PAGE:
The McDonald Real Estate Team

RE/MAX North Lake

By Sean and Aimee McDonald | Friday, December 14, 2018
The McDonald Real Estate Team, Meeting in the Middle

When trying to ascertain the value of a home, buyers and sellers understandably possess differing expectations.  Unfortunately, inexperienced buyers and sellers may arbitrarily set unrealistic objectives, thereby preventing them from successfully achieving their real estate goals.  While differing perceptions are an ever-present reality when buying or selling a home, there’s value in acknowledging the competitive motives of both sides to avoid a negotiation impasse.

When listing a home for sale, sellers naturally expect they’ll receive a full price offer.  However, for a seller to accomplish their goal of selling at, or close to, their asking price, they must also competitively price their property according to market conditions. 

A home’s market value is the most probable price the property should bring in a fair sale, but there are distinct differences between market value and market price.  Although a synergy between the two exists, they’re not always interchangeable.  The determined value of a home is not necessarily the price for which it’ll sell.  The final purchase amount may be higher or lower than the home’s market value.

There’s a dynamic that comes into play when sellers make incorrect assumptions regarding the valuation of their homes.  From over-confidence that the property will sell, to concern that it won’t, owners of overpriced homes are often forced to acquiesce to offers less than what they might’ve otherwise accepted had they appropriately priced their home in the beginning.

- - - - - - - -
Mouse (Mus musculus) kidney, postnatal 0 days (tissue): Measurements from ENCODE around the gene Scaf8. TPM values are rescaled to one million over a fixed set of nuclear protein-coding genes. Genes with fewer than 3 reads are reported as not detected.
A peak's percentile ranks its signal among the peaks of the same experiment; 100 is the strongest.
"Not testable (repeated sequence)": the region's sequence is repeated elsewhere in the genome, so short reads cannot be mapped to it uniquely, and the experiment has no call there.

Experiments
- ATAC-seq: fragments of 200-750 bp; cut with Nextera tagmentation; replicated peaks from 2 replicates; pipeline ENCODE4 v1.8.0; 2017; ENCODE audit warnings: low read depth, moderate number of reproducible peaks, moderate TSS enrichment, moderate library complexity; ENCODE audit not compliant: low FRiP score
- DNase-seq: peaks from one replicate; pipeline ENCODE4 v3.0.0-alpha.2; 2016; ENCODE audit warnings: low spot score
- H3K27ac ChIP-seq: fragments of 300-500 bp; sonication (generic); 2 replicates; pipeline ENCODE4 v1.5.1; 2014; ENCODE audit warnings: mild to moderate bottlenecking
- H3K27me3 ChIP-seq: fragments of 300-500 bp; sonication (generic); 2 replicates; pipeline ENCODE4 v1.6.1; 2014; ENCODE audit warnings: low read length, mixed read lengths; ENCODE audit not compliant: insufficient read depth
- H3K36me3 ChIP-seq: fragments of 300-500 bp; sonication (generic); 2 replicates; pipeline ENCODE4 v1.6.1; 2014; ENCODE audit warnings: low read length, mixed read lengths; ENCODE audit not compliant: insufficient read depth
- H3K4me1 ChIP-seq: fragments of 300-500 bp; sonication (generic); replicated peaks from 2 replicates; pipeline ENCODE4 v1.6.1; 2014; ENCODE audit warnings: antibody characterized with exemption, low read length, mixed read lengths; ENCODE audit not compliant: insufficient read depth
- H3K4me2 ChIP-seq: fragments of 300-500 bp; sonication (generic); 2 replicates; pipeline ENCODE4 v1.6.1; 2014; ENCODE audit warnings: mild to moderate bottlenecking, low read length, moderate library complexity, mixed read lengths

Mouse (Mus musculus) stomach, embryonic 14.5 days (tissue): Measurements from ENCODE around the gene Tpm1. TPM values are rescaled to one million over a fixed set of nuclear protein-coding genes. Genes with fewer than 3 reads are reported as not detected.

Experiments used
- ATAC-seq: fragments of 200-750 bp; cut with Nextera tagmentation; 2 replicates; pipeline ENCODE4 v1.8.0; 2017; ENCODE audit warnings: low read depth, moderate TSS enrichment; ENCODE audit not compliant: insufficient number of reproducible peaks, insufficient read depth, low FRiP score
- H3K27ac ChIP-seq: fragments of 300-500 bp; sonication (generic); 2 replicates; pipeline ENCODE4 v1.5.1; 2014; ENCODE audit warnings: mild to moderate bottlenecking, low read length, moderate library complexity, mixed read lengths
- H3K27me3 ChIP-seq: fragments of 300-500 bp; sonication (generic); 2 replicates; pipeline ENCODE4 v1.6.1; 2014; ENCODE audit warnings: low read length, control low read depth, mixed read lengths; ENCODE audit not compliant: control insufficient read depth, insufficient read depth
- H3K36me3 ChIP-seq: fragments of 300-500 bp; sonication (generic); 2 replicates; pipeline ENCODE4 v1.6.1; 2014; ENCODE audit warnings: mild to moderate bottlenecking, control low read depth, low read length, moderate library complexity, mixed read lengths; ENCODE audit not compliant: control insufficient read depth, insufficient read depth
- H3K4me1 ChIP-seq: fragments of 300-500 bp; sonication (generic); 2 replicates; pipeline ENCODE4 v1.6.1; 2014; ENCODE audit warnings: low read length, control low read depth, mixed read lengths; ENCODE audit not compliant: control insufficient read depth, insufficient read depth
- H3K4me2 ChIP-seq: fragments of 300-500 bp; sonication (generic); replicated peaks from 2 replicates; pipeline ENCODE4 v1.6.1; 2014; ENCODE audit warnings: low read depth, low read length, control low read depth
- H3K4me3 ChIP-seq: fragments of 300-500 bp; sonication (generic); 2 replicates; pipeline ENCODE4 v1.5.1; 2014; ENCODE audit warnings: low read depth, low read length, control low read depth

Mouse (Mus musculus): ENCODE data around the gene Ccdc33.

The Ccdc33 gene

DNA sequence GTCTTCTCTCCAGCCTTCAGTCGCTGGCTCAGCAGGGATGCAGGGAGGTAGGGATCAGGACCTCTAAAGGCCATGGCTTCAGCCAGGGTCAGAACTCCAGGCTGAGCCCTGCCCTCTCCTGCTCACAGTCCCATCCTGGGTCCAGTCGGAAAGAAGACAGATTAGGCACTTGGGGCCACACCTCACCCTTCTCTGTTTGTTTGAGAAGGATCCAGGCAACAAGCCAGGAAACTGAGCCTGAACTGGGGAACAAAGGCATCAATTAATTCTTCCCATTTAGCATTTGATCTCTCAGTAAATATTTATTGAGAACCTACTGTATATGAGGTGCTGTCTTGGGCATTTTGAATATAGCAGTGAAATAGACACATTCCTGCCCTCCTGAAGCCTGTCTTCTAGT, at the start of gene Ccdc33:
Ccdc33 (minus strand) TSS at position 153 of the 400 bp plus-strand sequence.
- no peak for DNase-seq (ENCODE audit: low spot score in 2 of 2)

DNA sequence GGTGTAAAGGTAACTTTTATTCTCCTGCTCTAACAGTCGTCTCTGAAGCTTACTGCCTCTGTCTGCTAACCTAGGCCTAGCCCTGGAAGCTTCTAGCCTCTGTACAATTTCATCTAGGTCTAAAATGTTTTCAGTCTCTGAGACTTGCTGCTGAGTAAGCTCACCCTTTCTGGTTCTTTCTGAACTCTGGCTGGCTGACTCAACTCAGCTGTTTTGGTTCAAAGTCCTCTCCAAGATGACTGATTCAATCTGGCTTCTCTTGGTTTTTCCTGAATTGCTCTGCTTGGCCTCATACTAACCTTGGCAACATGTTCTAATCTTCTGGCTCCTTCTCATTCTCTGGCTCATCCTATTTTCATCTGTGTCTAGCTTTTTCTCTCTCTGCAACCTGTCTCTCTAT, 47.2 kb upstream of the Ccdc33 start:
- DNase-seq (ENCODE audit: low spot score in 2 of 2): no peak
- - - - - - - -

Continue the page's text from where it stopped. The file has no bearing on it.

There are distinct differences between what the market will bear and subjective valuation.  In effort to ensure a home’s proper market position, sellers should have a comparative market analysis (CMA) performed to determine a price range conducive to market demand.  For some sellers, a home’s actual value can be an unwelcome wakeup call, differing from what they had originally perceived their home to be worth.  However, that’s not to say the reverse isn’t also sometimes true.  But in either case, a CMA is a valuable tool for establishing a realistic price point and removing subjectivity.

An overpriced home often languishes on the market, typically selling less than it otherwise would’ve, had it been priced correctly from the start.  Ultimately, an appropriately priced home is better positioned to sell in a shorter amount of time, than overpriced properties which are systematically reduced.  Understanding sellers are motivated to receive the highest and best offer possible, they’re usually better served in competitively pricing their properties from the onset of their marketing efforts.

Another concern of overpriced homes, is their ability to appraise.  A buyer’s uninformed commitment to purchase at an amount exceeding valuation may result in a contractual termination due to mortgage lending constraints.  Pricing a home slightly below the competition can be an effective means of edging out other comparable properties while remaining within appraisal limits.